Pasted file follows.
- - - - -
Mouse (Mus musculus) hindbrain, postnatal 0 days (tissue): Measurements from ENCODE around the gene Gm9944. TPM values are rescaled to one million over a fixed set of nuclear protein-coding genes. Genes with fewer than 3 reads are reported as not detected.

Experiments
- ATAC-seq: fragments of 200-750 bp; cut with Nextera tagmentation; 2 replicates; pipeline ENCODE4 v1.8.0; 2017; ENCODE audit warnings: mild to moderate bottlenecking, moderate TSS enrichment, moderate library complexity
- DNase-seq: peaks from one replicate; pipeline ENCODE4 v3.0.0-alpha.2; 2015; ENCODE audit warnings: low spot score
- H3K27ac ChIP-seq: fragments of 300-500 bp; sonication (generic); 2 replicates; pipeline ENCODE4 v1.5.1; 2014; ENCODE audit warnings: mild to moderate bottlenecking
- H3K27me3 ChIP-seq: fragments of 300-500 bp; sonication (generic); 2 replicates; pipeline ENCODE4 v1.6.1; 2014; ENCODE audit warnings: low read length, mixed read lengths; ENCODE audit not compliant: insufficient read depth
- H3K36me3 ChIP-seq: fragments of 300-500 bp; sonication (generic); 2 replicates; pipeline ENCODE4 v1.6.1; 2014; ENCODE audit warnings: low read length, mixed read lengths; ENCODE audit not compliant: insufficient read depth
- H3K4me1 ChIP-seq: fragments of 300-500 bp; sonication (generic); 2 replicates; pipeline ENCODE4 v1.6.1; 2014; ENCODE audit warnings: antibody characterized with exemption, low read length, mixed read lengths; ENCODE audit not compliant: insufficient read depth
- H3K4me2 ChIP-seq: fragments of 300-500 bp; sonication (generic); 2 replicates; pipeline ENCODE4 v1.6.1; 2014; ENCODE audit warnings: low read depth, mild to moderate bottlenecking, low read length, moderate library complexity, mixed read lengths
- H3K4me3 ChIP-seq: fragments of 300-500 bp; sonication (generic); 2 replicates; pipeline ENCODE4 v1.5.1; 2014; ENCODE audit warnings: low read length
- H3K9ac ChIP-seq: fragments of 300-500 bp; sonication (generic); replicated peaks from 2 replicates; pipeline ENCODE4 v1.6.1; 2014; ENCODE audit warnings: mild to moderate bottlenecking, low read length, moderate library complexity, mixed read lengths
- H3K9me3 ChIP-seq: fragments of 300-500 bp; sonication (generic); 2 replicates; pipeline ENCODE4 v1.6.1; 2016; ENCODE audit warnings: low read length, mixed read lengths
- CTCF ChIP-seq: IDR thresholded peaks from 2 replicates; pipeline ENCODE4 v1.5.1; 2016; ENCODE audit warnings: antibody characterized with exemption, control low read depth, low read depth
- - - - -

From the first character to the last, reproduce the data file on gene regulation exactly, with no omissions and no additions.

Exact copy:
Mouse (Mus musculus) hindbrain, postnatal 0 days (tissue): Measurements from ENCODE around the gene Gm9944. TPM values are rescaled to one million over a fixed set of nuclear protein-coding genes. Genes with fewer than 3 reads are reported as not detected.

Experiments
- ATAC-seq: fragments of 200-750 bp; cut with Nextera tagmentation; 2 replicates; pipeline ENCODE4 v1.8.0; 2017; ENCODE audit warnings: mild to moderate bottlenecking, moderate TSS enrichment, moderate library complexity
- DNase-seq: peaks from one replicate; pipeline ENCODE4 v3.0.0-alpha.2; 2015; ENCODE audit warnings: low spot score
- H3K27ac ChIP-seq: fragments of 300-500 bp; sonication (generic); 2 replicates; pipeline ENCODE4 v1.5.1; 2014; ENCODE audit warnings: mild to moderate bottlenecking
- H3K27me3 ChIP-seq: fragments of 300-500 bp; sonication (generic); 2 replicates; pipeline ENCODE4 v1.6.1; 2014; ENCODE audit warnings: low read length, mixed read lengths; ENCODE audit not compliant: insufficient read depth
- H3K36me3 ChIP-seq: fragments of 300-500 bp; sonication (generic); 2 replicates; pipeline ENCODE4 v1.6.1; 2014; ENCODE audit warnings: low read length, mixed read lengths; ENCODE audit not compliant: insufficient read depth
- H3K4me1 ChIP-seq: fragments of 300-500 bp; sonication (generic); 2 replicates; pipeline ENCODE4 v1.6.1; 2014; ENCODE audit warnings: antibody characterized with exemption, low read length, mixed read lengths; ENCODE audit not compliant: insufficient read depth
- H3K4me2 ChIP-seq: fragments of 300-500 bp; sonication (generic); 2 replicates; pipeline ENCODE4 v1.6.1; 2014; ENCODE audit warnings: low read depth, mild to moderate bottlenecking, low read length, moderate library complexity, mixed read lengths
- H3K4me3 ChIP-seq: fragments of 300-500 bp; sonication (generic); 2 replicates; pipeline ENCODE4 v1.5.1; 2014; ENCODE audit warnings: low read length
- H3K9ac ChIP-seq: fragments of 300-500 bp; sonication (generic); replicated peaks from 2 replicates; pipeline ENCODE4 v1.6.1; 2014; ENCODE audit warnings: mild to moderate bottlenecking, low read length, moderate library complexity, mixed read lengths
- H3K9me3 ChIP-seq: fragments of 300-500 bp; sonication (generic); 2 replicates; pipeline ENCODE4 v1.6.1; 2016; ENCODE audit warnings: low read length, mixed read lengths
- CTCF ChIP-seq: IDR thresholded peaks from 2 replicates; pipeline ENCODE4 v1.5.1; 2016; ENCODE audit warnings: antibody characterized with exemption, control low read depth, low read depth